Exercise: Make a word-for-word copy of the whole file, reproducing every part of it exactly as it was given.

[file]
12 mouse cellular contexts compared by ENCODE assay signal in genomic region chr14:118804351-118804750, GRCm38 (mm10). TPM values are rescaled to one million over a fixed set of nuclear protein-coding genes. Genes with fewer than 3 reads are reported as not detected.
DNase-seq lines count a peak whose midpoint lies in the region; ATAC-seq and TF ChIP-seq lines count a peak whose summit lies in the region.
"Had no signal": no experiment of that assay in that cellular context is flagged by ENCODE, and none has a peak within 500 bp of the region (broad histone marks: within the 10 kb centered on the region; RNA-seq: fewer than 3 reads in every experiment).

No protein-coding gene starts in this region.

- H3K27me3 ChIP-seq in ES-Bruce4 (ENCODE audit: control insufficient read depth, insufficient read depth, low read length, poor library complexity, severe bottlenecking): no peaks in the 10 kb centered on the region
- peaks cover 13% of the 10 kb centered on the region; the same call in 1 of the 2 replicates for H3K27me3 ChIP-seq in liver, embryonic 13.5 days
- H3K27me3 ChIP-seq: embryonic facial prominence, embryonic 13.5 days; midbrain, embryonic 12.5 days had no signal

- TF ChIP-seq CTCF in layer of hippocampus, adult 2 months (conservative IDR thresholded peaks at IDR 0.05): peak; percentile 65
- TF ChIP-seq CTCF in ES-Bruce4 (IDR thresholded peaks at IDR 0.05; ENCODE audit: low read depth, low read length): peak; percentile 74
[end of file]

12 mouse cellular contexts compared by ENCODE assay signal in genomic region chr14:118804351-118804750, GRCm38 (mm10). TPM values are rescaled to one million over a fixed set of nuclear protein-coding genes. Genes with fewer than 3 reads are reported as not detected.
DNase-seq lines count a peak whose midpoint lies in the region; ATAC-seq and TF ChIP-seq lines count a peak whose summit lies in the region.
"Had no signal": no experiment of that assay in that cellular context is flagged by ENCODE, and none has a peak within 500 bp of the region (broad histone marks: within the 10 kb centered on the region; RNA-seq: fewer than 3 reads in every experiment).

No protein-coding gene starts in this region.

- H3K27me3 ChIP-seq in ES-Bruce4 (ENCODE audit: control insufficient read depth, insufficient read depth, low read length, poor library complexity, severe bottlenecking): no peaks in the 10 kb centered on the region
- peaks cover 13% of the 10 kb centered on the region; the same call in 1 of the 2 replicates for H3K27me3 ChIP-seq in liver, embryonic 13.5 days
- H3K27me3 ChIP-seq: embryonic facial prominence, embryonic 13.5 days; midbrain, embryonic 12.5 days had no signal

- TF ChIP-seq CTCF in layer of hippocampus, adult 2 months (conservative IDR thresholded peaks at IDR 0.05): peak; percentile 65
- TF ChIP-seq CTCF in ES-Bruce4 (IDR thresholded peaks at IDR 0.05; ENCODE audit: low read depth, low read length): peak; percentile 74